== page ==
Certification labs have an interesting bias, as they are unlikely to overstate performance or minimize problems, as it is their reputation & certification that potentially is at risk.  Of course we all understand that the Manufacturer foots the costs for certification testing, but the Manufacturer isn’t supposed to be able to exert control over the test results.

But what of a non-affiliated lab that asks to be paid by some of the manufacturers of products it tests?  And if that request and potential payments are information kept from the consumers who look to the resulting test rankings for guidance? And what if that payment proposal was to be put on retainer – essentially to be paid on a regular ongoing basis to act as an advocate for the firm paying?

One might understand if a non-aligned lab looked to amortize their expenses by charging a known set fee for any product to be tested.  That is rather like the process behind many of the testing houses we trust for consumer goods.  Greatly the bias is handled in a way everyone is comfortable with and the bias is removed from any trust concerns on test results.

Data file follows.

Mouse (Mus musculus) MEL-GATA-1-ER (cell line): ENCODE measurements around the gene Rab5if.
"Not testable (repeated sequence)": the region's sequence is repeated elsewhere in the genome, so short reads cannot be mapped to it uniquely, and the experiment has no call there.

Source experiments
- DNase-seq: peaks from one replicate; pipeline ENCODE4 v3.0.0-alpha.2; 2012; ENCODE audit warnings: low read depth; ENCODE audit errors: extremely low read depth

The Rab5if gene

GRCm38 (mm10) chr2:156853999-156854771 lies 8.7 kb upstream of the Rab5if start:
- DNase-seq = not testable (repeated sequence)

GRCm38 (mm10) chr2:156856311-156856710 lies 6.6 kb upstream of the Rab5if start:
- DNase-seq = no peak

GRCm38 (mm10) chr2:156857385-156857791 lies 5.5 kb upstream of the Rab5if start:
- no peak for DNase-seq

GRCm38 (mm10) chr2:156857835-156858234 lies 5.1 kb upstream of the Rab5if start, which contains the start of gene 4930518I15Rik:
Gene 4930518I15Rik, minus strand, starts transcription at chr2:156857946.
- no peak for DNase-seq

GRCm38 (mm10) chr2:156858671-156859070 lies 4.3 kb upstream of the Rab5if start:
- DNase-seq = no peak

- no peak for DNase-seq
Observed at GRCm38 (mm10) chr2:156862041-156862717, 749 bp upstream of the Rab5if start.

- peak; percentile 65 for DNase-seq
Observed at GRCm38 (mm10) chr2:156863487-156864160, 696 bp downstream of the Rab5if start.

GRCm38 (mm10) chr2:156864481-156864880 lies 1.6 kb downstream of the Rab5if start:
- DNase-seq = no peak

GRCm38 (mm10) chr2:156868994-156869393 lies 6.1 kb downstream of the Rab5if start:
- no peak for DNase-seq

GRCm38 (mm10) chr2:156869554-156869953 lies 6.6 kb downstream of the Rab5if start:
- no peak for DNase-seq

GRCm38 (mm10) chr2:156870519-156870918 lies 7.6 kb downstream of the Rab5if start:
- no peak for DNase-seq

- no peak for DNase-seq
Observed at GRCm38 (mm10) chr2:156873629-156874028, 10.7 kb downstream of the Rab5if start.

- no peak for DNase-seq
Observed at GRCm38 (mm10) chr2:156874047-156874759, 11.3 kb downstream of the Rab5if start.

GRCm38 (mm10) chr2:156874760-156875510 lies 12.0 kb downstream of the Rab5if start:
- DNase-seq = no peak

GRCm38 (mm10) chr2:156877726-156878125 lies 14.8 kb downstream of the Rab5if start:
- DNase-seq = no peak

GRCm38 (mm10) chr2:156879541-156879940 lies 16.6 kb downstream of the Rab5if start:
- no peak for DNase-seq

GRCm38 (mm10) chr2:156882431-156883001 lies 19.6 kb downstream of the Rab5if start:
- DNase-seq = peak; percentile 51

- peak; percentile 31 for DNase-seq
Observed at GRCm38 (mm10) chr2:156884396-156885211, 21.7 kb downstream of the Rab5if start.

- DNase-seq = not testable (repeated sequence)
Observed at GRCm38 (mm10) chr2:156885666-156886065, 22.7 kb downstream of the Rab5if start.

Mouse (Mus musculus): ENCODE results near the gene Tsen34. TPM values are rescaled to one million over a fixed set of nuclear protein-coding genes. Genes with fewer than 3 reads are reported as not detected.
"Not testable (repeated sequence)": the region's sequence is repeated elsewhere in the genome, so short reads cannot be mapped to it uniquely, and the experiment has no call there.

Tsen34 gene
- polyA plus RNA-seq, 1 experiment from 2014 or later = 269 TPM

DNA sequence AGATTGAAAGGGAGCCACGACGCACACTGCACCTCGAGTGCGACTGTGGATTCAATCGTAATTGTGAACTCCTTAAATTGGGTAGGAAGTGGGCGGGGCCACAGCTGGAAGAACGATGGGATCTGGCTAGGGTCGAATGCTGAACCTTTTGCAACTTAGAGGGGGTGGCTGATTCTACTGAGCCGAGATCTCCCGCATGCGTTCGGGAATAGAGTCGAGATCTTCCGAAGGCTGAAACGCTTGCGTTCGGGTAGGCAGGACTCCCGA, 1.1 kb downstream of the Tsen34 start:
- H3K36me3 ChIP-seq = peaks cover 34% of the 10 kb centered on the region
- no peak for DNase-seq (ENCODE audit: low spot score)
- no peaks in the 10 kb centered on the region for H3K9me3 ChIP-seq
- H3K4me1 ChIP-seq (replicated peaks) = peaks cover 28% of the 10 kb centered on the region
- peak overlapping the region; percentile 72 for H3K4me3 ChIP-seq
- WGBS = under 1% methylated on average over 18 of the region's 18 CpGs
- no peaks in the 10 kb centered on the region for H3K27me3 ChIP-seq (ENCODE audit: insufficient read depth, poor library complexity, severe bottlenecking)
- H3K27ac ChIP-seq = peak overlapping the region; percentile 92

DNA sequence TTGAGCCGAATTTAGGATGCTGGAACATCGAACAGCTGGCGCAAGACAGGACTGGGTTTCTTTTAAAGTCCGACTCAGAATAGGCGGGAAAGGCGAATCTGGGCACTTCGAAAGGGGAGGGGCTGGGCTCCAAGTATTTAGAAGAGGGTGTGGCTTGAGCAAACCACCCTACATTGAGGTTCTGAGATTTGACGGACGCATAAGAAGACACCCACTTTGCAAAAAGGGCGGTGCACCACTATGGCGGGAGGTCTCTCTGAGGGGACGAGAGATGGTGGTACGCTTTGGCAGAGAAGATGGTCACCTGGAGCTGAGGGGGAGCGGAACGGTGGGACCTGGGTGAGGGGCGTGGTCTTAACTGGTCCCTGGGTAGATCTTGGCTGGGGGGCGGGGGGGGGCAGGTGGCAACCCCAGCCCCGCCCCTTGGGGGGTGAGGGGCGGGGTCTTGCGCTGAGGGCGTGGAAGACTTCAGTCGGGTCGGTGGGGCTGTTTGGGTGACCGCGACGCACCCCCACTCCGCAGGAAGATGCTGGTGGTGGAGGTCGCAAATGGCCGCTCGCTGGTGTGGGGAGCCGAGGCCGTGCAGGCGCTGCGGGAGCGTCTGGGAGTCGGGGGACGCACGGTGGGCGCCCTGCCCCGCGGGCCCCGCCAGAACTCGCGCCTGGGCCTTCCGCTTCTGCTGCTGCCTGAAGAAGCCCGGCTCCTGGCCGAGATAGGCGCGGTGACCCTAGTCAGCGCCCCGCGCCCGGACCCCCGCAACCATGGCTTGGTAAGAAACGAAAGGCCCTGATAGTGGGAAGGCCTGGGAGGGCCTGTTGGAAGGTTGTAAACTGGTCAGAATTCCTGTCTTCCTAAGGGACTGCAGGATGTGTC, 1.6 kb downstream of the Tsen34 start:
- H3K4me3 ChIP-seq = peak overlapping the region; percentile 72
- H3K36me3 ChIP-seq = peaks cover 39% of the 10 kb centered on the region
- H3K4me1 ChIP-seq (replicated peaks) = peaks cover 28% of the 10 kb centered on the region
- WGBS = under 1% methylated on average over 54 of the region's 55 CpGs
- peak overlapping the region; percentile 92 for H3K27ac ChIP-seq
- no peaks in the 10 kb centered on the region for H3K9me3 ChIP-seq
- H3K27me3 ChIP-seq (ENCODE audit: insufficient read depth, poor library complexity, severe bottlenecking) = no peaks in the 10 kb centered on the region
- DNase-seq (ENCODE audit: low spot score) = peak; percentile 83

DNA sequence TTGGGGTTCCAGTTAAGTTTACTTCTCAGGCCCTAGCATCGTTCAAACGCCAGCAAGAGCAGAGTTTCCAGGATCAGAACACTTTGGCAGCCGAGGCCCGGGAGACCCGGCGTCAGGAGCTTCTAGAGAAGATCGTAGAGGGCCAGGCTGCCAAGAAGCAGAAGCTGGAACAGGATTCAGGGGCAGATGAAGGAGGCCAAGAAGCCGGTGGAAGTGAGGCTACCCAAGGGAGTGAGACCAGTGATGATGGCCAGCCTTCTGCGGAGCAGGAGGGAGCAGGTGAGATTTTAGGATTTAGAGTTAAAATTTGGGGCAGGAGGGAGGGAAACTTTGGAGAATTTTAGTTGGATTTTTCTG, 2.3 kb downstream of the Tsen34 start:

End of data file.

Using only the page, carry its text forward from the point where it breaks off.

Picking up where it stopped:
But if a lab has started asking for retainers, which in a testee-testor situation pretty much feel like back-handers, how can we trust that lab’s results now or every again?

It simply isn’t possible.

In the run up to Dayton 2018 one lab appears to have acted against a manufacturer who told them “No we will not put you on retainer.”  Radios that hwhen tested on automated calibrated test gear confirmed or exceeded one manufacturer’s advertised numbers were suddenly reported as deficient by this lab at the same time the lab also went public with information provided ahead of Dayton even knowing the information had a Dayton release date.  Then they didn’t even get the information they released early correct.